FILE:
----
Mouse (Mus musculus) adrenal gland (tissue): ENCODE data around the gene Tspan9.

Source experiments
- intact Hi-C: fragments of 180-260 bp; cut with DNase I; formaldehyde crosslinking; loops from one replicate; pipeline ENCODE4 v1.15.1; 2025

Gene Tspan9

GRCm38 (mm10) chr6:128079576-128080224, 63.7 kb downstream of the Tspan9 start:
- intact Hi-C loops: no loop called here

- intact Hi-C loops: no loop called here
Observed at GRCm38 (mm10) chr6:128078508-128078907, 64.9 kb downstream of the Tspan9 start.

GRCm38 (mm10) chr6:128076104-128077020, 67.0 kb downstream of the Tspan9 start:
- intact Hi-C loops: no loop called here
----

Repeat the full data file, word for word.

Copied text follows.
Mouse (Mus musculus) adrenal gland (tissue): ENCODE data around the gene Tspan9.

Source experiments
- intact Hi-C: fragments of 180-260 bp; cut with DNase I; formaldehyde crosslinking; loops from one replicate; pipeline ENCODE4 v1.15.1; 2025

Gene Tspan9

GRCm38 (mm10) chr6:128079576-128080224, 63.7 kb downstream of the Tspan9 start:
- intact Hi-C loops: no loop called here

- intact Hi-C loops: no loop called here
Observed at GRCm38 (mm10) chr6:128078508-128078907, 64.9 kb downstream of the Tspan9 start.

GRCm38 (mm10) chr6:128076104-128077020, 67.0 kb downstream of the Tspan9 start:
- intact Hi-C loops: no loop called here